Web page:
Mary Hildebrandt tastes words more literally than most of us do. She writes the following:
The first time I heard about synaesthesia was in Vladimir Nabokov’s book Speak, Memory. He associates letters, on the printed page and in his mind’s eye, with colours. I can remember how he describes the various blue tones of different “sh” sounds in Russian and in English. I am not sure if I made the connection between my own synaesthesia right away, but I was very interested, and I read about it on Wikipedia. I noticed there was an entry on “Lexical-Gustatory Synaesthesia.” I wondered, before clicking on the link, whether it was about the experience I have of taste-sensations with words, and indeed it was.
Some of my own tasting-notes of words and letters:
Ks, are hard and dry, like tannins, or like chalk. I remember being a child and thinking that the yolk of hard-boiled eggs never felt quite as pleasant as the tannic feeling of the word itself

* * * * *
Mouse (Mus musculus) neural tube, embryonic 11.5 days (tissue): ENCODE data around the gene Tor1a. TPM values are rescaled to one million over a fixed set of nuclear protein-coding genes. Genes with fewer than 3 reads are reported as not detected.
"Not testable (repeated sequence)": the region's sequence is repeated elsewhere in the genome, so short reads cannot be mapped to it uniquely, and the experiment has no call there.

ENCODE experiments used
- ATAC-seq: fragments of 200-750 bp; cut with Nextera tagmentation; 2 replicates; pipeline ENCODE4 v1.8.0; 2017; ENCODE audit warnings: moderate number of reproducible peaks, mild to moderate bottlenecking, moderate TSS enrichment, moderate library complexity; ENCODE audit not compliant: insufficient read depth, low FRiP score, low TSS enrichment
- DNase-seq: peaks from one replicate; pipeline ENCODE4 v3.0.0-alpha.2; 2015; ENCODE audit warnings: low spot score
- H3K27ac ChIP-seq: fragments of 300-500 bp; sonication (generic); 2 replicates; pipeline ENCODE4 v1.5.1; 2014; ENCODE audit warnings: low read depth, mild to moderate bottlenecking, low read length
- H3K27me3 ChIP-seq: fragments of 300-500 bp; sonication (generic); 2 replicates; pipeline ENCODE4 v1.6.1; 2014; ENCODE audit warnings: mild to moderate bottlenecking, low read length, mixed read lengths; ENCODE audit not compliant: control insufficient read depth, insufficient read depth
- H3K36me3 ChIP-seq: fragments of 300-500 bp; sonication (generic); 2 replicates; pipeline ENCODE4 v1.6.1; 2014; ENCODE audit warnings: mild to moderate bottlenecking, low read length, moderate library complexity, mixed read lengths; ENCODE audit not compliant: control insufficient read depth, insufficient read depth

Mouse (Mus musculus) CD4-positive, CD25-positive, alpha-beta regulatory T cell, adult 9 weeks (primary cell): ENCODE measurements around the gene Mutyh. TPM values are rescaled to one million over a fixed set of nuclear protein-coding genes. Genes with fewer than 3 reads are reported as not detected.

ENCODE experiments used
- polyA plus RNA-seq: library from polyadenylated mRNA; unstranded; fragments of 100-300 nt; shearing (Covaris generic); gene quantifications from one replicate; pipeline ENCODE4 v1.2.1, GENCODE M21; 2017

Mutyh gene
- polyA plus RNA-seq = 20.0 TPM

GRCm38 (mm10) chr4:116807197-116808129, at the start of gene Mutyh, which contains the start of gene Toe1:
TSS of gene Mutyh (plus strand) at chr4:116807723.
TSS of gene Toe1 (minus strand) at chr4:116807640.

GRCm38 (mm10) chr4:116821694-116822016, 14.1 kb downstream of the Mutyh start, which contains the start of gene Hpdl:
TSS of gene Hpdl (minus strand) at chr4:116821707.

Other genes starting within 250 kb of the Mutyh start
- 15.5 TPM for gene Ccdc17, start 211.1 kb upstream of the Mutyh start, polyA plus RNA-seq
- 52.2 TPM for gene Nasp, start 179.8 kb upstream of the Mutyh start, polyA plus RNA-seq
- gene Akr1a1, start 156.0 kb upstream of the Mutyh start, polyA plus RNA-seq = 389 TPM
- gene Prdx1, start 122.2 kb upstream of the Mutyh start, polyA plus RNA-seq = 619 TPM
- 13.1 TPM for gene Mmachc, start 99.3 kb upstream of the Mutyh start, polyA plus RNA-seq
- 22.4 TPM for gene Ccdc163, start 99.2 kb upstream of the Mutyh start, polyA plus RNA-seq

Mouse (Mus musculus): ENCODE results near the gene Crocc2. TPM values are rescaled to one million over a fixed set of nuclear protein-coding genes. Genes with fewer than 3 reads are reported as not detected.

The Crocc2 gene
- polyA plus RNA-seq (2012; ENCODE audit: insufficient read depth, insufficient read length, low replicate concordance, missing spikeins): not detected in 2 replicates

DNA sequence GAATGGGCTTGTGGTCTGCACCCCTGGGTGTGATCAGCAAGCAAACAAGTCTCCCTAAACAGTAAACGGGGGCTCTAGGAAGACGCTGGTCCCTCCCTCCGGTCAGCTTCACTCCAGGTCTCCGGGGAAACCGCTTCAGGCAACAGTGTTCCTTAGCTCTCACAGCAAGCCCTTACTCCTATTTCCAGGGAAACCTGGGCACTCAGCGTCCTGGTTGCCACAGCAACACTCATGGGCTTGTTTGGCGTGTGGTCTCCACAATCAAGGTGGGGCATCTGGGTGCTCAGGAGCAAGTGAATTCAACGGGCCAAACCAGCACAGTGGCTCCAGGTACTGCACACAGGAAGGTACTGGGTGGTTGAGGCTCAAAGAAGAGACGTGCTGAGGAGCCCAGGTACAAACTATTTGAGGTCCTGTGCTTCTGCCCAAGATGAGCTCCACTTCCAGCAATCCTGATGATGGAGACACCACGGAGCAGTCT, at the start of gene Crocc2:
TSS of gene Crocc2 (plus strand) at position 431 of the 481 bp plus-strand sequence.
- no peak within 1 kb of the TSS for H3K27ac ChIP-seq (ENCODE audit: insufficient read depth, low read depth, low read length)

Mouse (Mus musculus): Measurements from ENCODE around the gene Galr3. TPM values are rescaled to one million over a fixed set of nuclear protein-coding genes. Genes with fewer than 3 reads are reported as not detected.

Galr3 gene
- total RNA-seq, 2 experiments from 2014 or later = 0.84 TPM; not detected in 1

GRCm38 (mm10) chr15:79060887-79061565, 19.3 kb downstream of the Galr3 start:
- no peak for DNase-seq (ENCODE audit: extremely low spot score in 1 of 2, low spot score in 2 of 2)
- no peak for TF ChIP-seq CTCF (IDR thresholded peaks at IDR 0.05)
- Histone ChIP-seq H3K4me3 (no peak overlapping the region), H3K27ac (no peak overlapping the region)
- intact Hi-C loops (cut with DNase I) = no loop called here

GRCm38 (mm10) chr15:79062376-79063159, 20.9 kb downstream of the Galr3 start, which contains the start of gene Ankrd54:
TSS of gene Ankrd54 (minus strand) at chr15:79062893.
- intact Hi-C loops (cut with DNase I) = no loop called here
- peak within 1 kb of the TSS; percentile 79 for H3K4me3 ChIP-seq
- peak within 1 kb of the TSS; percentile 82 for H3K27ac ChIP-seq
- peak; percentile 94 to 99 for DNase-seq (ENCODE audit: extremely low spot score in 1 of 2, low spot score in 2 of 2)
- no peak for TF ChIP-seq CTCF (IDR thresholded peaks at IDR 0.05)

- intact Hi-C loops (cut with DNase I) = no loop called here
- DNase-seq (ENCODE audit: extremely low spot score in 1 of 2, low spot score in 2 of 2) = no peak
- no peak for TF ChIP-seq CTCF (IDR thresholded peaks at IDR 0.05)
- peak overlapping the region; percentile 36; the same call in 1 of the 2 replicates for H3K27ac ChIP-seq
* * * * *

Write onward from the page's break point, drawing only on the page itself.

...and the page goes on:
Ls are chewy, like chewing gum, or sometimes soft… like a thick layer of melted cheddar cheese. “Chelsea” overwhelmingly, extremely reminds me of cheese, because of the “l” and how it’s offset by those vowels, even evoking a cheesy smell.
“Tortellini,” a word like “Minelli” (as in Liza), is very soft, and you could compare it to pasta.
Rs are similar to Ks and other hard consonants. But when offset with a soft “p,” hard vowels can also be very pleasant. I remember a glimmer of my unconscious synaesthesia when I had a teenage conversation with a friend about the “creamiest” word, which I thought was “prepare,” like liquid cream being stirred, almost like the soft Ps are being stirred by the hard Rs.
Yes, my tasting notes of “P” are certainly soft. A word like “petal” is like the soft, supple, juicy petal of an exotic flower, like how it would be to bite into it, or the mouth-feel of its thick, soft shape.
I never really thought about it until I was older, but I think I assumed that everyone “tasted words.” To me, it seems natural – you say letters with your mouth, the same place where you have different taste and texture sensations with your mouth while you’re eating.
I’m always interested to learn more about lexical-gustatory synesthesia if any of your readers have any tips for further information, or comments.